After Superbad you might think director Greg Mottola is out to make his way as the new Judd Apatow, but what he really wants to be is John Hughes. Mottola’s latest film is Adventureland and though it involves youngsters drinking and smoking and swearing, it couldn’t possibly be further from the raunch-com realm of his previous, McLovin-powered film. Adventureland seems to want desperately to be The Breakfast Club or 16 Candles, or maybe it simply wants to live in the same space those films in, right down to its setting back in good old 1987.
It’s about early twenty-somethings lost in summer break between college and doing the sort of crummy job college kids tend to do when they’re not in class. James Brennan (Jesse Eisenberg) takes a job at Adventureland, because he’s desperate for cash and because without any prior work experience, no one else would hire him. Stranded in Pittsburgh’s most dead-end, run-down theme park he makes friends, smokes weed, and meets a girl.
The girl is Em (Kristen Stewart), a troubled, forthright, and disaffected youth from the next ring toss booth over. Em and James start to hit it off, but there’s complication all around them. There’s the mysterious, rock and roll park handyman Connell (Ryan Reynolds) who may be up to no good. There’s Brennan’s friend Frigo, who won’t stop punching him in the nuts. And there’s Lisa P., the super-hot disco girl who everyone wants but no one seems to be able to get.
Adventureland is pretty low key with Brennan’s life just sort of happening in between drinks and smoking weed. It’s not a comedy exactly, more a slice of life movie following around a few college kids in their final fleeting moments of immaturity. Actually that may be part of the problem. Though we’re told repeatedly these are college kids, none of them look it. The movie feels miscast; Eisenberg, Stewart and the rest, though they give good performances, seem more like High School kids than college sophomores just over the drinking age and well into the first bloom of adulthood. Even for dumb college kids these characters are surprisingly immature. Flip the script, make them all high school seniors, and suddenly Adventureland would make a lot more sense.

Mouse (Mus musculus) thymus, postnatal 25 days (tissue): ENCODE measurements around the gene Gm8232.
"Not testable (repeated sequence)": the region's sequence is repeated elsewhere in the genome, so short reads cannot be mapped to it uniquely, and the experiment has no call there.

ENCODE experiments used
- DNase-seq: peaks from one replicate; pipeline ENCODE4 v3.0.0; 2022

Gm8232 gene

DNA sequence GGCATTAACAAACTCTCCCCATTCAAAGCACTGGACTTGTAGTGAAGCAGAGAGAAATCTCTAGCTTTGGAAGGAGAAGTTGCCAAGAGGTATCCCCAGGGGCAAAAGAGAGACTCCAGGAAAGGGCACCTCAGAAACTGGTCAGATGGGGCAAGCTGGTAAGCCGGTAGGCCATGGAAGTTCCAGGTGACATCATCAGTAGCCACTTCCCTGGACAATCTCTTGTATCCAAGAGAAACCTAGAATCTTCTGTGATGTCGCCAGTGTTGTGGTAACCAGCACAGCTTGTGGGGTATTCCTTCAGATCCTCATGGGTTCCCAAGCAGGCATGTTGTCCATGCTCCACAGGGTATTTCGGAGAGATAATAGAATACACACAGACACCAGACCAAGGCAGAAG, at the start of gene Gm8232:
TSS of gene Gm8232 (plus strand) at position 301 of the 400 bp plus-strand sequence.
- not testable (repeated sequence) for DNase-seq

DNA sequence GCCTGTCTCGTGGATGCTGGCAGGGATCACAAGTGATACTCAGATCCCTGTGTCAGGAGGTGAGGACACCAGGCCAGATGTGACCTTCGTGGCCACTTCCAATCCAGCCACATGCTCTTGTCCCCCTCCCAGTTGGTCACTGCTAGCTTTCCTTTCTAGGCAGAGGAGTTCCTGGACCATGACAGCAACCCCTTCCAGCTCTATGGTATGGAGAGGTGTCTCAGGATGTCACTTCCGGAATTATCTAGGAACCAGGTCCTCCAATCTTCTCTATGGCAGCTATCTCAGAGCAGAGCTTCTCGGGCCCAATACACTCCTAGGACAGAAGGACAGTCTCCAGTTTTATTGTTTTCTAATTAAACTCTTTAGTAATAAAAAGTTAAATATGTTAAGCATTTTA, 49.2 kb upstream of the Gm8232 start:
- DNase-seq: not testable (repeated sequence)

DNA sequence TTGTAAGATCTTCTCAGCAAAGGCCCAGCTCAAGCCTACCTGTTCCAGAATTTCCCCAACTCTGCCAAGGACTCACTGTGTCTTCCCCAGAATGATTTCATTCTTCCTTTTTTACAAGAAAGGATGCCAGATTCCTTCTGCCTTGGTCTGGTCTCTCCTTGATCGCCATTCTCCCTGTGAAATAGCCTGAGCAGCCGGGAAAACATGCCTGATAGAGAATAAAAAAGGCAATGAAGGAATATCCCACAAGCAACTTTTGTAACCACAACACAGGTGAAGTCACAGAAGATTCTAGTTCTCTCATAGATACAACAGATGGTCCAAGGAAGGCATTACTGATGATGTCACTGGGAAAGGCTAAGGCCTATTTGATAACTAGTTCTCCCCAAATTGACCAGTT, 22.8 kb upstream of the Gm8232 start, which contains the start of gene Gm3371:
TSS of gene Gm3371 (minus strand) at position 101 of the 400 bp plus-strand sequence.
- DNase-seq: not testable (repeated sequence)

It’s also a little hard to understand why this film was set in the 80s. We’re told at the outset that it’s 1987, but there’s little going on in here that’s really all that decade specific. Dropping movies down in the decade of excess appears to have become the default for screenwriters unwilling to deal with the complications of modern technologies like cell phones and the internet. Maybe that’s why Mottola was so dead set on doing his movie there, but other than a few missing technological components there’s no real reason to do it, and for most of the movie you’ll probably forget about it. Wasted effort.
I think Adventureland wants to be one of those great John Hughes movies from the decade in which its swimming, but it doesn’t have the poignancy to pull something like that off. Instead it’s a capable, slightly funny dramedy about a few kids getting drunk, making out, and falling in love. Minor players like Bill Hader kill with carefully spaced comedic relief, but a big time coming of age tale this isn’t. Adventureland will entertain and be quickly forgotten.